This is a guest post by Tom Harper, author of Through Colored Glasses: How Great Leaders Reveal Reality. You can find more of his work at Biblical Leadership.
If you’ve ever taken a personality test, you’ve confirmed you have certain skills, traits, tendencies, ways of working, and eccentricities that make you you.
Those tests, however, only go so deep into who you really are. They can’t determine your hurts, fears, desires or goals; they don’t know what your night was like last night, or the family issue you may be dealing with.
This inner life, where all our thoughts and desires occur, could be called our “first self.” The second self is the one we consciously present to the world (especially in social media), hoping to receive approval. It’s got a little more of a shine to it.
There’s also a third self. We don’t know them very well. In fact, others know this person better than we do.
People see each other through colored glasses. We filter, judge and label each other. Whether I’ve just met you, or have known you for years, I’ve got a biased impression of who you are. But in my mind, the person I perceive may or may not match your first or second selves.
The person I think you are is your third self. But there’s a problem. You can’t control my perception, not even on Facebook! I can’t see what’s in your heart all the time; I don’t know what kind of hurts or desires you may be harboring. I make assumptions about these things.
And that logically leads to another problem – you have a zillion third selves. Almost everyone that knows you has a slightly different perception of who you are. Their own filters and feelings sift your identity in ways outside your power.
People’s mistaken perceptions of each other can be devastating. Recently I overheard some people talking about me, and I have to say I was humbled. But it wasn’t that kind of humility when someone lavishes praise or attention – it was the kind that took me down a notch. It helped me see how some people perceive me, and it wasn’t pretty.
So how can we affect the way people perceive us?
Strategy #1: Develop a multifaceted personality
Though seeing ourselves through other people’s eyes is not easy, seasoned leaders shift and change various aspects of themselves, depending on what followers need or expect. Paul said, “To the weak I became weak, to win the weak. I have become all things to all people so that by all possible means I might save some” (1 Cor. 9:22).
This requires us to get in other people’s shoes and look through their colored glasses. When we attain at least some of their perspective, we can better understand their impressions and expectations of us. It helps us see blind spots or areas where we can improve.
Do we change who we are depending on who we’re with? Not at our core. We simply “become all things to all people,” for their benefit. Paul gave up his rights and customs in order to break down barriers. He risked his reputation to save people.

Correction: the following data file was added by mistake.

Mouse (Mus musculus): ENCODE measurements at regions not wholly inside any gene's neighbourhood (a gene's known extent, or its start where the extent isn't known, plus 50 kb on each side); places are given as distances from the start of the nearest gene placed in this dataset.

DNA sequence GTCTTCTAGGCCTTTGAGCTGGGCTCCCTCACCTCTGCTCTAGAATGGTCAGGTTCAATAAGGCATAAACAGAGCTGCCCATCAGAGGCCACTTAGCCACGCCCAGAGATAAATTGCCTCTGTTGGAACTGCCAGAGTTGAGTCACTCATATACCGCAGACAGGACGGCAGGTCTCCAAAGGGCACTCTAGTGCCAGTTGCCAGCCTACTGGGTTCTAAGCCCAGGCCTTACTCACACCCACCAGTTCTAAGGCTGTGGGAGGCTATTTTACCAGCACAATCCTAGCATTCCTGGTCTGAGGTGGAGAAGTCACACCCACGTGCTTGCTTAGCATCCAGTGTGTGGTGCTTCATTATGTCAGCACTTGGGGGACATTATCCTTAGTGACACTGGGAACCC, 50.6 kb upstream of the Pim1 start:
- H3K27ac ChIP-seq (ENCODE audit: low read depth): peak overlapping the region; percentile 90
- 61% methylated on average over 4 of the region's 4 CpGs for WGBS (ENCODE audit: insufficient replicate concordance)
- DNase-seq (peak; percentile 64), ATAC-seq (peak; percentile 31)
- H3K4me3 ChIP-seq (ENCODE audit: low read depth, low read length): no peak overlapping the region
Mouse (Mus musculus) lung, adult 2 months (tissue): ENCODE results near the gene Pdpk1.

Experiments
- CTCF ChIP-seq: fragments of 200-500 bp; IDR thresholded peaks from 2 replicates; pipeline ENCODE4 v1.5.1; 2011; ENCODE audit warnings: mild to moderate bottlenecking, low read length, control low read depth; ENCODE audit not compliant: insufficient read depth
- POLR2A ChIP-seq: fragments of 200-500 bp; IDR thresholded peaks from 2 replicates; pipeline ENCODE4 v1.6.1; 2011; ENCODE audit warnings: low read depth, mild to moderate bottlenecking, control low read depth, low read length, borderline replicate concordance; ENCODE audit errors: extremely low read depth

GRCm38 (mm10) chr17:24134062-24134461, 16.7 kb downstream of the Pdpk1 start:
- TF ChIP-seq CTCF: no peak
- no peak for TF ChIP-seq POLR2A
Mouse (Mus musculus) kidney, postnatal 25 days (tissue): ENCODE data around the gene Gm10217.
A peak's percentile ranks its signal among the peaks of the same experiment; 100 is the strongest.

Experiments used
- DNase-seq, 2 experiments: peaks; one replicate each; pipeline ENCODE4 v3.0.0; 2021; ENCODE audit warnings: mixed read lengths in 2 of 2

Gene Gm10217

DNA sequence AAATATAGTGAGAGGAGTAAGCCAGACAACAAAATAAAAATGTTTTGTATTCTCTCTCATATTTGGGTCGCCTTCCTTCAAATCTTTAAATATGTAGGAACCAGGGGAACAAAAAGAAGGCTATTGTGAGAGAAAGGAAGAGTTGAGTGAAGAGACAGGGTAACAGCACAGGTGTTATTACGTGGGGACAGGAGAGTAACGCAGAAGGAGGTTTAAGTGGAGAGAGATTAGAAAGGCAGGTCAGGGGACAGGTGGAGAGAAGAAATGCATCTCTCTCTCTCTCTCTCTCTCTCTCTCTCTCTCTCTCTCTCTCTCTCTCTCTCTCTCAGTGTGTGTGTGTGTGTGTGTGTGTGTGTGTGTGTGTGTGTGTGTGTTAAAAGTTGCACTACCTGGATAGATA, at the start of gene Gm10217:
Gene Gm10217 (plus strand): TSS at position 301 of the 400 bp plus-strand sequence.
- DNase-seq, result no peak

He never changed his beliefs or who he was in Christ, but he became a chameleon whenever he wanted to reach into people’s lives and help them become like him.
Strategy #2: Discipline your vision
Identifying with the pains and joys of others is a learned skill for me. But it is a discipline that has helped me in many interactions with employees, family members and friends.
Jesus saw the world around him through lenses of compassion. He saw into the heart of the demoniac, who just wanted to be free. He saw through the eyes of a promiscuous woman searching for spiritual truth. He saw with the eyes of the sick, the poor, and even the blind.
When we see from other people’s points of view, we find it easier to allow for their occasional bad moods, and to overlook their offenses. We can better serve them. We feel more compassion for them.
Adjusting our vision to look past people’s faults and offenses isn’t easy. But the more we do it, the more we see them as Jesus sees them.
Ironically, when we start doing this, people will start seeing us differently, too.
Unveiling your third self
How do we effectively get people to look past their preconceived notions and see who we really are?
As believers, we’re compelled to model ourselves after Jesus. He was a compassionate truth-teller unafraid to suffer for the benefit of others.
In your various roles and circles in life, who do people need you to be, for their benefit? How do you think they would like you to change? At times do you wish you were more relational, quieter, more passionate, or more self-controlled?
With God’s help, why can’t you become that person, inside and out?
If you’re a Christ-follower, the divine third Person – the Holy Spirit – is already in you, ready and waiting to start the process of change.
Ask him who you need to be in order to serve, help, comfort and lead better.
Ask him to help you emulate Christ, who became like us in order to save us.
For you know the grace of our Lord Jesus Christ,
that though he was rich, yet for your sake
he became poor, so that you
through his poverty might become rich.
– 2 Corinthians 8:9
This post is based on Through Colored Glasses: How Great Leaders Reveal Reality – A Leadership Fable, by Tom Harper (DeepWater Books, 2018). Available on Amazon and Audible.